Either … OrEither is a singular adjective that means one or the other but not both. Either represents one noun or pronoun doing one thing and the other noun or pronoun doing another. This makes either positive because what is occurring is true. Because it is positive, either can be paired with or but not with the negative word nor.
Example: He wanted to draw either in charcoal or in colored pencil. (He wanted to draw with one or the other, not both, so either is used correctly here.)
In addition to an either needing an or, the phrase that comes after the either must be parallel to what comes after the or. Therefore, the following example is incorrect:
Example: He wanted to draw either in charcoal or colored pencil.
A preposition comes immediately after either, so a preposition needs to immediately follow or. However, instead there is an adjective, making the sentence not parallel and grammatically incorrect.
When constructing either/or sentences, it is important to have subject/verb agreement. Often writers have the wrong agreement because the sentence sounds right when they read it, but in fact the sentence is not proper English.
Example: I think either this dress or that one look best on you. (Although this sentence seems right when you read it, it should actually be as follows: I think either this dress or that one looks best on you.)
If the noun that comes after the or is singular, then the verb should be singular. If the noun that comes after the or is plural, then the verb should be plural. In other words, subject/verb agreement is between the noun closest to the verb and the verb.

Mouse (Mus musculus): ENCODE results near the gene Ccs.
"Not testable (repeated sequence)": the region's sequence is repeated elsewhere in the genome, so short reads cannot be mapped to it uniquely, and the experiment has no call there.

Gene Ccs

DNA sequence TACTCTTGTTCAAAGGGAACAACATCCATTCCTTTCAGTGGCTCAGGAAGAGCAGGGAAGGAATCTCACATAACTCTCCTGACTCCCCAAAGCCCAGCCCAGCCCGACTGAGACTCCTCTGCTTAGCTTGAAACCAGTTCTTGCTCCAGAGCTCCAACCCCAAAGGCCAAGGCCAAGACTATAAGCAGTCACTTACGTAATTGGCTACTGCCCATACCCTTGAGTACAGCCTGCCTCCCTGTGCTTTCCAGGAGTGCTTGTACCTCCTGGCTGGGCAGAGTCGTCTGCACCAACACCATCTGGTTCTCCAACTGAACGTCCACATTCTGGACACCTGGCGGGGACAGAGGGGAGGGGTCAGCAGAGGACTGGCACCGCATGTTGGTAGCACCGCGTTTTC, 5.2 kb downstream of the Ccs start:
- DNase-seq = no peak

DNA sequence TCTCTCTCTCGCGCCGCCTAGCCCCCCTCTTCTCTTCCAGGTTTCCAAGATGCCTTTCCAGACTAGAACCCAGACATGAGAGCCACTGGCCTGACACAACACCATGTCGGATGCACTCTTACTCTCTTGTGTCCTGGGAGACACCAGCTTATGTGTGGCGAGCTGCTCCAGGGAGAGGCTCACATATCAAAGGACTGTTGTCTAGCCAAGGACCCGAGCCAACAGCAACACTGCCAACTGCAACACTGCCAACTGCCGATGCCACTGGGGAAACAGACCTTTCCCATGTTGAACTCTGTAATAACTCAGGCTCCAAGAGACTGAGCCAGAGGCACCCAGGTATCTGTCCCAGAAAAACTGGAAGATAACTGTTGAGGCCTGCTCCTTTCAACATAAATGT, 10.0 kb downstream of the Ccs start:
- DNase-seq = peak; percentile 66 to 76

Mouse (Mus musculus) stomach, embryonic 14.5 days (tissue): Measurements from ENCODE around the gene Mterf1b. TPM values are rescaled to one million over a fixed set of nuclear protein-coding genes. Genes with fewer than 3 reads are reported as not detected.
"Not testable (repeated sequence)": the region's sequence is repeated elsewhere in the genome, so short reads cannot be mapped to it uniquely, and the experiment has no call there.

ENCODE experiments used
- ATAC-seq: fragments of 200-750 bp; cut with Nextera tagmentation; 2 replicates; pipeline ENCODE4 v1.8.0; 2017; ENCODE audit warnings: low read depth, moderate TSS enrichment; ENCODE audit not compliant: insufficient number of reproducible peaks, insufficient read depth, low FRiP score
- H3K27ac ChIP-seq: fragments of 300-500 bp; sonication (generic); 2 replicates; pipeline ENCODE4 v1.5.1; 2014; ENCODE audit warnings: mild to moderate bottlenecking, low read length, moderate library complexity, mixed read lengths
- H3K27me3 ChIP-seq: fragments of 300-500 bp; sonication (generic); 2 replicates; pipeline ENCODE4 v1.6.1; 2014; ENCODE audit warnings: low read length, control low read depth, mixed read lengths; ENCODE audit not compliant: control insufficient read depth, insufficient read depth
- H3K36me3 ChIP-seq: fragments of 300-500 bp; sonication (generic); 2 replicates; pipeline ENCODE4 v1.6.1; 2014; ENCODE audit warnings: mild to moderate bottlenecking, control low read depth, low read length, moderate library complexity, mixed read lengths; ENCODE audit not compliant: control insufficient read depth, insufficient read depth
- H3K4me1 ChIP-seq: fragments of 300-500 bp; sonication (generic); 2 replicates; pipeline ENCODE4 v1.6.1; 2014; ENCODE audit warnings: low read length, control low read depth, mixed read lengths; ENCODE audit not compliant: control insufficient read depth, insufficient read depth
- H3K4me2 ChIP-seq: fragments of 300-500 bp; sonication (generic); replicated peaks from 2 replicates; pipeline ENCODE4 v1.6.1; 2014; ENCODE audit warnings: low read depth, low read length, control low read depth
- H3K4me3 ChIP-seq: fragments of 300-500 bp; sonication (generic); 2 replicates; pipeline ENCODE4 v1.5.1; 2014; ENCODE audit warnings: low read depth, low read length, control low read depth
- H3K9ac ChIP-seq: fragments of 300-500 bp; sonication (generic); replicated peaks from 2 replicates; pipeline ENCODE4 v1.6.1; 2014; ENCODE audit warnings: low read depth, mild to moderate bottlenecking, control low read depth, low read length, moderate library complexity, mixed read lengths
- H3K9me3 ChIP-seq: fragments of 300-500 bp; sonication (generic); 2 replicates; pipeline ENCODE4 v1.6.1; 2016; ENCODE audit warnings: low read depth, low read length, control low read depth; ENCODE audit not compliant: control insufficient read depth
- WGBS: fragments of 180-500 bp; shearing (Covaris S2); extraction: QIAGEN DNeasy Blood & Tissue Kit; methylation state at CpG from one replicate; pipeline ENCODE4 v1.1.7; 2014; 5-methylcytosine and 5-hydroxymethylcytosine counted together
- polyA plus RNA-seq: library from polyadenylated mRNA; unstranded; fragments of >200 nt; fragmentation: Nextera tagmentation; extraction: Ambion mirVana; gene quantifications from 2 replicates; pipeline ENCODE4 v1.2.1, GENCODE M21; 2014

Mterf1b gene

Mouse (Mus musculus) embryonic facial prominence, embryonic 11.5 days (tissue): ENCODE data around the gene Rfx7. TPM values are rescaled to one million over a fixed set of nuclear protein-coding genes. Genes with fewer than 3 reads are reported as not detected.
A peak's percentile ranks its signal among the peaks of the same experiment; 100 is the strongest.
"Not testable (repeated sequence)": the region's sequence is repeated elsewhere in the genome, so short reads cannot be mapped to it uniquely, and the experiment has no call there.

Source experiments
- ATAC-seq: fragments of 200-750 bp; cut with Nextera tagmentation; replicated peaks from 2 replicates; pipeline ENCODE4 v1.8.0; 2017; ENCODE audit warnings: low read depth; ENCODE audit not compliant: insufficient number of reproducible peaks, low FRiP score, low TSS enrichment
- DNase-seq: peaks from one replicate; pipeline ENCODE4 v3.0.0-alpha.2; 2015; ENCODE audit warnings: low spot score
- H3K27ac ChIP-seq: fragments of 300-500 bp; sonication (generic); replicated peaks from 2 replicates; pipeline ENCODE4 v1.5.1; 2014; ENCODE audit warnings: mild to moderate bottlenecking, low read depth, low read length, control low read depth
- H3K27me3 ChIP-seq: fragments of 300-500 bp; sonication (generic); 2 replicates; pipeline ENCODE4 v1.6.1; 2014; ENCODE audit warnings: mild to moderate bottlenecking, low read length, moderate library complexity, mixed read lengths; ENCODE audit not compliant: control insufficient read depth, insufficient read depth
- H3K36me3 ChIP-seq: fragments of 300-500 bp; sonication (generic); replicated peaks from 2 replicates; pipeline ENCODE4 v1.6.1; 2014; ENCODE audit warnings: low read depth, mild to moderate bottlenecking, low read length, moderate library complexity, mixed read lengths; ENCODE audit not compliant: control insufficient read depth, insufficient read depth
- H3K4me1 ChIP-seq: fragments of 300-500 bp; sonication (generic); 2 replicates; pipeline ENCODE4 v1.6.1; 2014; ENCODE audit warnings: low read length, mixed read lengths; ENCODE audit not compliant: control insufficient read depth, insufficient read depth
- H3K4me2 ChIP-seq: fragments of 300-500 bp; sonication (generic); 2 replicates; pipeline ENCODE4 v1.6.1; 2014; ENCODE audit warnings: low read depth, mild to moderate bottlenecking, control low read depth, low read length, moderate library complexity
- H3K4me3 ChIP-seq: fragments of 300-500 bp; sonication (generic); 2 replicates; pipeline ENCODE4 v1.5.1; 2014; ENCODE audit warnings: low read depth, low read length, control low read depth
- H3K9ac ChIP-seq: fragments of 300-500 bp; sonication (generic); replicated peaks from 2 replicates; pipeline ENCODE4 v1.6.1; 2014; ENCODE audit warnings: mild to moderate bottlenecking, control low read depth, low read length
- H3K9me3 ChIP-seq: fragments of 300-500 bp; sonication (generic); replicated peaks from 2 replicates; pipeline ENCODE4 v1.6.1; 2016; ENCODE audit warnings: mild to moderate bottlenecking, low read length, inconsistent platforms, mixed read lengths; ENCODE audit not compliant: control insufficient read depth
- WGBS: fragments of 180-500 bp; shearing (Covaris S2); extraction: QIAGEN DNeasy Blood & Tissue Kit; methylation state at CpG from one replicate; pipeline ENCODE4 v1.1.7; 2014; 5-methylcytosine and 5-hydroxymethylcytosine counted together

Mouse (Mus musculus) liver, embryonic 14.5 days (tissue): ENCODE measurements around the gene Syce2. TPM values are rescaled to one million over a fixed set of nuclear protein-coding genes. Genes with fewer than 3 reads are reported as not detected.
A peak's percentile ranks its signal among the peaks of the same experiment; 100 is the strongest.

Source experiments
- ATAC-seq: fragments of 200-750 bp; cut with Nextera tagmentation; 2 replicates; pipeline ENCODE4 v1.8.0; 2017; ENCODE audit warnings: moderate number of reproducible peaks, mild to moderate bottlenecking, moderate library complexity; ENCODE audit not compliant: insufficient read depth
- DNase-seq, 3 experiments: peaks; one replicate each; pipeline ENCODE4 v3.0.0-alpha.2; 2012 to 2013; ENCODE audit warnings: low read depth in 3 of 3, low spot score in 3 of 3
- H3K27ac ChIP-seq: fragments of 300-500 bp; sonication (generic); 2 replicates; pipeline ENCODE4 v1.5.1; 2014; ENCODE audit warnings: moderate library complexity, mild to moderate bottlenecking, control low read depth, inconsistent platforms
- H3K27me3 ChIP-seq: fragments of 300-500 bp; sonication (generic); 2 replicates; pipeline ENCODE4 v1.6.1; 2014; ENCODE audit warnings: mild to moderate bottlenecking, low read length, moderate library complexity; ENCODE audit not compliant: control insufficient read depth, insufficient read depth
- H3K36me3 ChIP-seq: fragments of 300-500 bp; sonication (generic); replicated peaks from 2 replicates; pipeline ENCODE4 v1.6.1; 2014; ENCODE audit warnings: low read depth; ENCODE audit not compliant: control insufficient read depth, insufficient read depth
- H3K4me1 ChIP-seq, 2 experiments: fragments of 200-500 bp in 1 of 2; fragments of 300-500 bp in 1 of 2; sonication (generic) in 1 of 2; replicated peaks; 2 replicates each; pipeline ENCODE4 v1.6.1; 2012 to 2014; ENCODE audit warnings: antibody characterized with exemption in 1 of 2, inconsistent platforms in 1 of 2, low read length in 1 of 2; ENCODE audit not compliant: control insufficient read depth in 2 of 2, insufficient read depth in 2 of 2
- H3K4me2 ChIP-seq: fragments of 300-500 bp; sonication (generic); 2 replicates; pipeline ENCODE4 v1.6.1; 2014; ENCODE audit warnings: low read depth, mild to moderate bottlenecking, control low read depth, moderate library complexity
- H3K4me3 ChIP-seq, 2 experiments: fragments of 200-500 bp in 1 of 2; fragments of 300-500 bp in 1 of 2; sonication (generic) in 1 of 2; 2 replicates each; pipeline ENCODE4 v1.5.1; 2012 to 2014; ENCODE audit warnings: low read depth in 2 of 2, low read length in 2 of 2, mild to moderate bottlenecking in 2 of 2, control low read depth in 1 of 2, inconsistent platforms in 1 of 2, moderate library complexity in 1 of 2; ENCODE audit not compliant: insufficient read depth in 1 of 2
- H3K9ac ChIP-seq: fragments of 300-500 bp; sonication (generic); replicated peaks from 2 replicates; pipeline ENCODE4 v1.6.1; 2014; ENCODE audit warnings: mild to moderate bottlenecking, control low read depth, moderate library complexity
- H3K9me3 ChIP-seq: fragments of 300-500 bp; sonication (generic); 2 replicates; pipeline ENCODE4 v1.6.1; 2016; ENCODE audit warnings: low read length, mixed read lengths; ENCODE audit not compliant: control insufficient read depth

Example: Either mice or a rat eat food in our pantry. (Mice is plural, but it does not affect the verb. Rat is singular, so the verb must be singular. However, many people would say that the sentence, though grammatically correct, sounds weird. An easy fix is to flip the two choices and make the verb plural: Either a rat or mice are in our pantry.)
Determine if either is used correctly in the senteces below. Correct any wrong sentences.
1. Emily wanted either a doll or a stuffed animal for her birthday.
2. Either the dogs or the cat eats food out of the trash.
3. Jeremy’s lunch is either a sandwich or a Lean Cuisine.
4. Mom thinks either dad or the neighbors drives too fast on our road.
5. Darlene teaches either English or math.
2. incorrect; a plural subject needs a plural verb, so it should be “eat”
4. incorrect; a plural subject needs a plural verb, so it should be “drive”